Church, atheism, bisexual, and sociopathy.

I’m an Atheist.
I’m bisexual.
I work in a church.
An no one knows the first two.
I began working at the church years ago. It’s been more than a job; it’s been a goal. I wanted to see the church be what was best about it while becoming something more; a community center for the sake of community rather than just self serving religious fervor. In that time I’ve been successful as it’s become central for the whole city community as a beacon of openness and real, authentic, caring without the disgusting tinge of “we’ll be nice to you because we think it might get you to join us”.

During that time though I changed. I slowly stopped believing in God as I ceased being able to reconcile the idea of a christian god with everything I’ve come to know of the world, and even on a logical basis I’ve found the most amorphous understandings of a christian god inconsistent and lacking. At the same time I’ve come to realize that I was ignoring my attraction to men; writing it off in numerous ways. Mostly because my attraction to women has never changed. So I’ve come to accept that I’m bisexual.

Neither of these characteristics have been made known in my work, social, or family environment.

I’ve kept them hidden not because I’m afraid of reaction, but more just not wanting to deal with the reaction. I’m not the pastor (though I’ll refrain from what position) so I don’t have to deal with theological matters directly, but still, pronouncing your an atheist needless to say would make my work more difficult.

Letting out I’m bisexual is less an issue really. I don’t think there’s anyone that would cause me problems over it, whose opinion I care about at least. Yet I know an have seen what people think of bisexuals because, really, that’s what culture has taught them an I’m just disinterested in dealing with all the questions and commentary.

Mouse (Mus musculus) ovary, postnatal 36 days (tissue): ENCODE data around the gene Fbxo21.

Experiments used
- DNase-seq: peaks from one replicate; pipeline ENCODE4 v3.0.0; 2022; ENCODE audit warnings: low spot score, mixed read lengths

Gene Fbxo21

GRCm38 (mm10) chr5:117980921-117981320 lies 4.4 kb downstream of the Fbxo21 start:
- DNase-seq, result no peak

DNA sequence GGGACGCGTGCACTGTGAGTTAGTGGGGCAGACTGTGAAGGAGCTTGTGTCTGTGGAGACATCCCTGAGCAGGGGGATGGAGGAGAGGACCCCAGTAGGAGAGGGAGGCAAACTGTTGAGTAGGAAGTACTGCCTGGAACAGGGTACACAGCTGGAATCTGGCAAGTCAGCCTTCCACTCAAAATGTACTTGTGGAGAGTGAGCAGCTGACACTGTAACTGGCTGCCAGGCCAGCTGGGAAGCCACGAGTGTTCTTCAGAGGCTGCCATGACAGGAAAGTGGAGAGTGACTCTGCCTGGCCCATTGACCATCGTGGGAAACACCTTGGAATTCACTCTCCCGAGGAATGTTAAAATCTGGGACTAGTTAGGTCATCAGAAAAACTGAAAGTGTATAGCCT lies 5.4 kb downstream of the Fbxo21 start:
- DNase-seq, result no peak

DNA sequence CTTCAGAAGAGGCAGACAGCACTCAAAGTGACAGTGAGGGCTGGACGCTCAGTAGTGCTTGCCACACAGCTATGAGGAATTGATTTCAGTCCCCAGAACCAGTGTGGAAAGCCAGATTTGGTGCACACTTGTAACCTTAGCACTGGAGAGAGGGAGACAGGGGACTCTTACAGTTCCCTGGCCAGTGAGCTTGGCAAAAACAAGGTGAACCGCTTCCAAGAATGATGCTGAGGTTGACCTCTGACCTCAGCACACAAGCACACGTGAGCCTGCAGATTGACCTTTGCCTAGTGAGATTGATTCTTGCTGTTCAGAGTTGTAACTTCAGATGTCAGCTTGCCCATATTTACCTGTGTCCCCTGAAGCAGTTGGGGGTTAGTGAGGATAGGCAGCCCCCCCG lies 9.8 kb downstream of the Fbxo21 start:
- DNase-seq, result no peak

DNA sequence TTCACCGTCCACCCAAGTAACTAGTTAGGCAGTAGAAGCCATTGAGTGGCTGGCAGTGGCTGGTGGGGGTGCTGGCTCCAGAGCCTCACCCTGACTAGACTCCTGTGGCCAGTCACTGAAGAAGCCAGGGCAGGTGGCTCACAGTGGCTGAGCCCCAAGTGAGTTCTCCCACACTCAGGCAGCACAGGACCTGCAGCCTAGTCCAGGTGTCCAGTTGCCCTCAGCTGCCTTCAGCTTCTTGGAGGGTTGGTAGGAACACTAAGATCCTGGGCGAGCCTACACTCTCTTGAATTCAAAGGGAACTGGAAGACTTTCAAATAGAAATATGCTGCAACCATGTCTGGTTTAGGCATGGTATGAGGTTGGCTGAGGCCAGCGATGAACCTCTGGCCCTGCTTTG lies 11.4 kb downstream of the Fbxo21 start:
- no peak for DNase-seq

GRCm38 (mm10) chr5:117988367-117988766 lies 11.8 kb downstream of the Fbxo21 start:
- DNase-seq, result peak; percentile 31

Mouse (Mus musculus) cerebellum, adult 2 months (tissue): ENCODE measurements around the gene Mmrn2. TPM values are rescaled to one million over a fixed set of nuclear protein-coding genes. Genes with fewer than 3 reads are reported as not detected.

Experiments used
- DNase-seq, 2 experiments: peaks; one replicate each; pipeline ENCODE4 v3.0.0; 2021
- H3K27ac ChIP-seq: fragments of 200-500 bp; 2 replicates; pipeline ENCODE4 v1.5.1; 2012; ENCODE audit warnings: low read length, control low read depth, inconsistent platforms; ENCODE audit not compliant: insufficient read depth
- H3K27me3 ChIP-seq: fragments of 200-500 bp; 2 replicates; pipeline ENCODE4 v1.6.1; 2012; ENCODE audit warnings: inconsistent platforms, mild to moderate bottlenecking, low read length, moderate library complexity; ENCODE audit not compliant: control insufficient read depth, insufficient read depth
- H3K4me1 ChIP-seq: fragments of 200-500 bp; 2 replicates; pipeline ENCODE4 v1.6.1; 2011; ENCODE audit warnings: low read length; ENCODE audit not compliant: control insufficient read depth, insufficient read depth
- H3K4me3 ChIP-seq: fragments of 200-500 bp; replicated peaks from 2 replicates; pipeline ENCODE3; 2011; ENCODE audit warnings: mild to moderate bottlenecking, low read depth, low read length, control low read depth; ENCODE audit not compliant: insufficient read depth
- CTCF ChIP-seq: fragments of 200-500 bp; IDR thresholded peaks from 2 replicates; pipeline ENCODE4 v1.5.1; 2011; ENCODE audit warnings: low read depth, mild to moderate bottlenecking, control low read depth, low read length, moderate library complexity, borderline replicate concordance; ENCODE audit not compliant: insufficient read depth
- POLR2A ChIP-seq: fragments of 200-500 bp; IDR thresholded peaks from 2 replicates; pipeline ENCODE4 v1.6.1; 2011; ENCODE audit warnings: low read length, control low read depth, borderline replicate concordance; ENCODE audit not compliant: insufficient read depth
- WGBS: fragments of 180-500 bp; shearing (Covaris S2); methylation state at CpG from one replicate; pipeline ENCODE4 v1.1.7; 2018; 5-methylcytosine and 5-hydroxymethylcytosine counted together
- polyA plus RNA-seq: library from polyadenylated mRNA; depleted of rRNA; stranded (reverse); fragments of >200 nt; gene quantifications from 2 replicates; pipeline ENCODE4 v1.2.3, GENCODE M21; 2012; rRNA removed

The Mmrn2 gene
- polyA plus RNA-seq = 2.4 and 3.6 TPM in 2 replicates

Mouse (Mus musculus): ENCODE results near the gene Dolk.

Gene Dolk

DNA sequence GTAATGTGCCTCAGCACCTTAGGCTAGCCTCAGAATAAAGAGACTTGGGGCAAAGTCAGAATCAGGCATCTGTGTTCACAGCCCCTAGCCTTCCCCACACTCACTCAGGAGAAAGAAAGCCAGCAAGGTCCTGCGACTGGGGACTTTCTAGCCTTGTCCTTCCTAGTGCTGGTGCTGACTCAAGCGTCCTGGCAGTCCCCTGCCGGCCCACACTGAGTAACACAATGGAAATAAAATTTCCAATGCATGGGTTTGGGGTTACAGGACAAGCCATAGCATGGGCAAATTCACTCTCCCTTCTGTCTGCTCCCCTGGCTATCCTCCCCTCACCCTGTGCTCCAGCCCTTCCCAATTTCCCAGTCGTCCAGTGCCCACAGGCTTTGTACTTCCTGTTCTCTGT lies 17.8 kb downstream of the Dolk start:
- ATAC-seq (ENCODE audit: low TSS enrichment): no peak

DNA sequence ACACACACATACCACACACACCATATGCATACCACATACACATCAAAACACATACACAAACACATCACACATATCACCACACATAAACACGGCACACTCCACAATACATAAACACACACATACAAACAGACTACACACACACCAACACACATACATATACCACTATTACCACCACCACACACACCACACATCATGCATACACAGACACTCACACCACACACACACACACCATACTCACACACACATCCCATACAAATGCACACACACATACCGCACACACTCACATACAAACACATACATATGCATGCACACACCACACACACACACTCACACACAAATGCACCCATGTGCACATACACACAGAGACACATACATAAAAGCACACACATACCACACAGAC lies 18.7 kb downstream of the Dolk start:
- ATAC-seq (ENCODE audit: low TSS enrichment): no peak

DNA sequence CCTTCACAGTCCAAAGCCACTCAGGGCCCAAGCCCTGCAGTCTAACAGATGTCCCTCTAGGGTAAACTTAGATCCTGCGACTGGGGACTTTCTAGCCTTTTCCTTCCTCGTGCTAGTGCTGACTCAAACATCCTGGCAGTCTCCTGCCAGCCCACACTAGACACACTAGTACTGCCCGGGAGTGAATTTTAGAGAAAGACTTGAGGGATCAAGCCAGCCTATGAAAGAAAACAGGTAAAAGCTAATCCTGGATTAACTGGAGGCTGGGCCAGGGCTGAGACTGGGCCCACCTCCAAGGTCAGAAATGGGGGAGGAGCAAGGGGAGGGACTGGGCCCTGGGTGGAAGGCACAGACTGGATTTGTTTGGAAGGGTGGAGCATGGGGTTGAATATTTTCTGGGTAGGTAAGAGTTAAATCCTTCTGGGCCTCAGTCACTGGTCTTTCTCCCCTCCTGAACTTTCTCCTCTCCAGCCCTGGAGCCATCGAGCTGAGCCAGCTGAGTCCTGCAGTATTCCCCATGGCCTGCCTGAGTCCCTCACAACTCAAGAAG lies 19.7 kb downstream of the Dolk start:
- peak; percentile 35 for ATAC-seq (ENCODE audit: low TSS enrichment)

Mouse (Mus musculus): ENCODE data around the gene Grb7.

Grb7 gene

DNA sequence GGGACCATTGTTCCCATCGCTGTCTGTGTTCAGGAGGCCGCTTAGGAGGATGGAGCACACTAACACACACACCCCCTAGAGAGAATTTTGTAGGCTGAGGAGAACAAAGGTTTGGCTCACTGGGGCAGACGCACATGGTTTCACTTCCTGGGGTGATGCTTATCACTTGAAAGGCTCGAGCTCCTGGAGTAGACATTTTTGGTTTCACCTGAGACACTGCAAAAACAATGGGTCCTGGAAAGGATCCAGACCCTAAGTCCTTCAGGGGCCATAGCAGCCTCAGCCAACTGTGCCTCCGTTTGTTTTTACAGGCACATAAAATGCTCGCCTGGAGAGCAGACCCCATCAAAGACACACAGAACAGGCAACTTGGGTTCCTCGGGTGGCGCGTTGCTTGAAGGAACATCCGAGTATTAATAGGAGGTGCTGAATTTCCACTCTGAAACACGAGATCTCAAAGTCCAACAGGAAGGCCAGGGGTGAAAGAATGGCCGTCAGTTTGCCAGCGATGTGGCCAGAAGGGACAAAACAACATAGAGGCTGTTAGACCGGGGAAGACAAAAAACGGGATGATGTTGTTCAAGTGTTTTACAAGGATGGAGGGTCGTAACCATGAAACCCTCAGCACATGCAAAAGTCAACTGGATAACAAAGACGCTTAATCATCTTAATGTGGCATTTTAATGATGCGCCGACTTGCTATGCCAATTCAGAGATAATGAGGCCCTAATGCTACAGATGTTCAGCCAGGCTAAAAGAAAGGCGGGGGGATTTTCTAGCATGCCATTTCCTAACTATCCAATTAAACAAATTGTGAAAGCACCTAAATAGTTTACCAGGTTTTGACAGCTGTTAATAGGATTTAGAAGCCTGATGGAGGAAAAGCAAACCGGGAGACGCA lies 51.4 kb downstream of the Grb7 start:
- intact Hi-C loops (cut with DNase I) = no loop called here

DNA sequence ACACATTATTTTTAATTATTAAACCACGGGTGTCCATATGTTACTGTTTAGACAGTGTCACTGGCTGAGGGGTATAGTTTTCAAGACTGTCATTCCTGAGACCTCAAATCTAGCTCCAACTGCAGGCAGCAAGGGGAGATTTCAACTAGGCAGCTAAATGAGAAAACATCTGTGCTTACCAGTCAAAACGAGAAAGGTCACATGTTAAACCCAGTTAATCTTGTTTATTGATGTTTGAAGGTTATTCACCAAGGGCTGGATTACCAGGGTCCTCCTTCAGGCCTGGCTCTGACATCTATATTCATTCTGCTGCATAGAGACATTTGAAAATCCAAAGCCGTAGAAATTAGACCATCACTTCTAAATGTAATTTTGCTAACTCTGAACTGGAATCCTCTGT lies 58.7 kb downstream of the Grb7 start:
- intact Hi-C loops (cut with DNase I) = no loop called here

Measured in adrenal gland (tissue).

So while the church became more open, I became less open. Hiding a good portion of myself from everyone. I think it might be doing something to me on a subconscious level though.

You see I used to be very empathetic with everyone. Able to almost feel another persons pain when they were sad or troubled. In the last few years though I’ve felt myself become more jaded to others. It’s to the point now that when someone next to me is sad or mourning I have to almost restrain myself from sighing out loud. There’s even been times where I’ll analyze the situation and give a blunt answer to it without even realizing it would make the other person angry (not everyone wants honesty in such situations). An then it takes a moment for me to even understand why they would be angry.

I used to be more intuitive to another persons emotions. An it has not escaped my notice that this turn from empathy to traits of a sociopath has corresponded in timing to my revelations of Atheism and bisexuality and the increased hiding thereof.

Could it be that hiding so much of myself from everyone has caused me to shut down parts of my personality, namely empathy, towards others to better protect my “secrets”? I would be curious what others’ take would be on this?

8 thoughts on “Church, atheism, bisexual, and sociopathy.

  1. I’m truly sad for you and the way you experience life. I’m also sad for those who care for you because they are in a no win situation. Maybe they just read your post and recognized the whole-shebang one of their relationships.

    1. Thank you? People who care for me can largely live with much of it though. The ones who don’t that I still have to deal with are the ones I’m concerned about. My family’s opinion I could care less; I don’t have a good relationship with them anyway for other reasons. My friends I think would largely be accepting. My work the atheism matter is the biggest concern.

      Maybe it’s time I started being openly bisexual there though.

  2. You might be right about shutting down sides of yourself friend. From what you’ve posted, you have a very good understanding of your challenges. Do you think that getting a new job in a non religious setting would encourage you to be more open about important aspects of your life? Should you continue there, will you continue to progress on the same level as if you were to leave? Take care now.